Carbon dioxide (CO2) is often in the news as the leading contributor to human-induced climate change. Since the start of the Industrial Revolution, the burning of fossil fuels, land clearing, and other human activities have led to an increase in outdoor CO2 from ~280 parts per million (ppm) to 417 ppm. Humans and animals also exhale CO2 as a normal part of their metabolism, and CO2 levels in occupied buildings can be several times higher than outdoors. CO2 levels in homes frequently exceed 1000 ppm and can sometimes approach 3000 ppm.
For decades, the conventional wisdom among indoor-air specialists was that at these levels, CO2 itself is not toxic. But because humans constantly exhale it, it could act as a proxy for “bioeffluents”—the odors, droplets, and particles that humans give off as they breathe and perspire. By ventilating to keep CO2 low, other, harder-to-measure bioeffluents could be diluted to acceptable levels.
The arrival of a new and particularly nasty bioeffluent—the COVID-19 virus—has spurred interest in indoor CO2. Since CO2 and the virus are both exhaled in human breath, increasing ventilation to lower CO2 can also reduce rates of COVID-19 transmission.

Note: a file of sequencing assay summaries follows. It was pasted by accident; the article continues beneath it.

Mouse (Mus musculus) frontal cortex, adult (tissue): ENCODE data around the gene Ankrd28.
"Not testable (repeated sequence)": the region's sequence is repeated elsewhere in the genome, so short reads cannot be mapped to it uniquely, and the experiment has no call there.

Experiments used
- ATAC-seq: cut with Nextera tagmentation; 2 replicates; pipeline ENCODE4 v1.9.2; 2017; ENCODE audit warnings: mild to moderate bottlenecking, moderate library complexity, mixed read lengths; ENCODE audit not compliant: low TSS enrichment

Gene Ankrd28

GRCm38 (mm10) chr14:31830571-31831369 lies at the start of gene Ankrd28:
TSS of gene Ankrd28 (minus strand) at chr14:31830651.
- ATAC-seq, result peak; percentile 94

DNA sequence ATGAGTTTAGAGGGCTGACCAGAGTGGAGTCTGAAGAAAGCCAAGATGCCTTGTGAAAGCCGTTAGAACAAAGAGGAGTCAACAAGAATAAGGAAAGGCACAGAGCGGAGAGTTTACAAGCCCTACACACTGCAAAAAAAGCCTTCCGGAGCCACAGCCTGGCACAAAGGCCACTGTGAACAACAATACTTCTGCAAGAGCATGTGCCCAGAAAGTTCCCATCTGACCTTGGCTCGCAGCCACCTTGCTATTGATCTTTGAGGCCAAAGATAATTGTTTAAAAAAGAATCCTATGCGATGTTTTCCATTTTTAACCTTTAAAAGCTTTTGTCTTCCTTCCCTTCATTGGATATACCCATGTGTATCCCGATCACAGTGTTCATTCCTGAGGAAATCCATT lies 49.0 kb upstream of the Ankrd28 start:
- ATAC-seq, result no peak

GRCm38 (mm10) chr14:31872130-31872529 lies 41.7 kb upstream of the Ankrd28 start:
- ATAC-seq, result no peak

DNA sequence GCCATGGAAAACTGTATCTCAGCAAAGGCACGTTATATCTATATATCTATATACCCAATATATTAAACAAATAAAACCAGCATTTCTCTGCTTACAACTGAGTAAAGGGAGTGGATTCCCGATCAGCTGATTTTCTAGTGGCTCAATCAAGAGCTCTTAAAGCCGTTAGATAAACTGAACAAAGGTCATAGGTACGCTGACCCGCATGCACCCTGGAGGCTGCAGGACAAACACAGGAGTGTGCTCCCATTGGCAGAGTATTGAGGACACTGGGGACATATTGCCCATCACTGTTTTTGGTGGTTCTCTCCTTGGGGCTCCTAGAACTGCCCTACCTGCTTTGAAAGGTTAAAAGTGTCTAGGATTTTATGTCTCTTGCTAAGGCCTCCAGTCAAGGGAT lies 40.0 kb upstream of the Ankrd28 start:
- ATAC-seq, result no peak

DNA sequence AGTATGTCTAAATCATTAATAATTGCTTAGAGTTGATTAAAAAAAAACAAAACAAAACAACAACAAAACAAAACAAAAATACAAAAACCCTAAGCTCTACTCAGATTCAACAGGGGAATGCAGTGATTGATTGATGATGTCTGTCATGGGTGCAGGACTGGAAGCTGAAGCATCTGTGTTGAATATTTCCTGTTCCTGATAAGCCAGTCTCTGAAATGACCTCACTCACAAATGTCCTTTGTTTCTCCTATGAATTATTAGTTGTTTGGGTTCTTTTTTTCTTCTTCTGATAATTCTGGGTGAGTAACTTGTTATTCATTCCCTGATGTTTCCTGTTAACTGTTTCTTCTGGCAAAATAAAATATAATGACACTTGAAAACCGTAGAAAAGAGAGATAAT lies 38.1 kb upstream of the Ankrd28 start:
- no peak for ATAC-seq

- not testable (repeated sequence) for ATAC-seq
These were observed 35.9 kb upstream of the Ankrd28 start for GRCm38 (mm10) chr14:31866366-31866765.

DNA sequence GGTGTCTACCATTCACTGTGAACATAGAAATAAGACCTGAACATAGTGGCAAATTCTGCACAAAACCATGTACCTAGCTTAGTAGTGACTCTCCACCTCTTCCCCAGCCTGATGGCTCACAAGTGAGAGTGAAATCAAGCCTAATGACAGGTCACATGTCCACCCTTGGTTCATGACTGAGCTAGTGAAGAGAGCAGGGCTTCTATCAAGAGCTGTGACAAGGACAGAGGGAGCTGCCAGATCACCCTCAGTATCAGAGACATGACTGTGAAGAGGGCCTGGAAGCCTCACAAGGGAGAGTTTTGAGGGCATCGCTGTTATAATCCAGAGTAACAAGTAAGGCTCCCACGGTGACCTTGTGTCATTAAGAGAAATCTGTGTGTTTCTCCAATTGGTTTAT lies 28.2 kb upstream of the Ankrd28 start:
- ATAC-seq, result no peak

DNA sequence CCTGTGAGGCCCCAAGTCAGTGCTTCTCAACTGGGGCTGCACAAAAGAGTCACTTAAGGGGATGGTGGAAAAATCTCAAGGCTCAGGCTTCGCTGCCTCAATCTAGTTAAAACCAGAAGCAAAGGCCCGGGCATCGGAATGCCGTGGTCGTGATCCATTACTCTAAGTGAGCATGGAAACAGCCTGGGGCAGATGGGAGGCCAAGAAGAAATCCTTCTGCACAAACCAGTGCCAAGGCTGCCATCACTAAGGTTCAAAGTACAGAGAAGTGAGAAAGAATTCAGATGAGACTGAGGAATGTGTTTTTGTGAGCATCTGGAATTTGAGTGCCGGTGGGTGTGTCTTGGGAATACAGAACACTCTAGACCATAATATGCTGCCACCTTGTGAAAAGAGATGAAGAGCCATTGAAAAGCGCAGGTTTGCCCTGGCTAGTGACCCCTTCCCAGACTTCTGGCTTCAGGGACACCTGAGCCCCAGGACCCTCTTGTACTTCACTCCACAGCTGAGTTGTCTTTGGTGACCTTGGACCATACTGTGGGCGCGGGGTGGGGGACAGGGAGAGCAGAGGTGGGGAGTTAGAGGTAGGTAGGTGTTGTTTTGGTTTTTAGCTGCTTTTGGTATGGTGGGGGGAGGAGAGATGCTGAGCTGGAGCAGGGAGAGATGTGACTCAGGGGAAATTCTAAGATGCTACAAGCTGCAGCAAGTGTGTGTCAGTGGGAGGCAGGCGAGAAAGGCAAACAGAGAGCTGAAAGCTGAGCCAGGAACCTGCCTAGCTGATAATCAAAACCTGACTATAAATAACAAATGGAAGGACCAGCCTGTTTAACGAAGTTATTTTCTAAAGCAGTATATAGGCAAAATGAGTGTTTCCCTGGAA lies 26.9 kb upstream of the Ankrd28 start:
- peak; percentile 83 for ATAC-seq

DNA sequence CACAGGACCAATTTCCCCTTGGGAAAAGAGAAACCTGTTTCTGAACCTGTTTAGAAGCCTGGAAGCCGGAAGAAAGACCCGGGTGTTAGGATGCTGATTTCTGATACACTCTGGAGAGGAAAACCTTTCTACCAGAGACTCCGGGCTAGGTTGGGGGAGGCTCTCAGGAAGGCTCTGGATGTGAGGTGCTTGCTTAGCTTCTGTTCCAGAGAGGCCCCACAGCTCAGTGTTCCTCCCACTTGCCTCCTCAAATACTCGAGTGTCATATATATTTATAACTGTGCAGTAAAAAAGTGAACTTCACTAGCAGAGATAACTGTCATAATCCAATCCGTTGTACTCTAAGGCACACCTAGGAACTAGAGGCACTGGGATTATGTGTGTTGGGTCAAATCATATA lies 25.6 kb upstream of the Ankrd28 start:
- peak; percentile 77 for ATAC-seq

It’s long been known that, at very high concentrations, CO2 is an asphyxiant. Levels exceeding 40,000 ppm are an immediate life hazard; OSHA sets the 8-hour permissible exposure at 5000 ppm. In the last 15 years, studies have suggested that the CO2 levels routinely encountered in homes may themselves impact human health and performance. CO2 concentrations above 1000 ppm, the threshold long recommended for managing bioeffluents, can decrease performance on cognitive tests. Moderately elevated CO2 has also been linked to reduced sleep quality, fatigue, elevated blood pressure, and sick-building syndrome.
The need for an HRV
My first experience managing indoor CO2 came several years ago at my company office. We built the 1000-sq.-ft. space…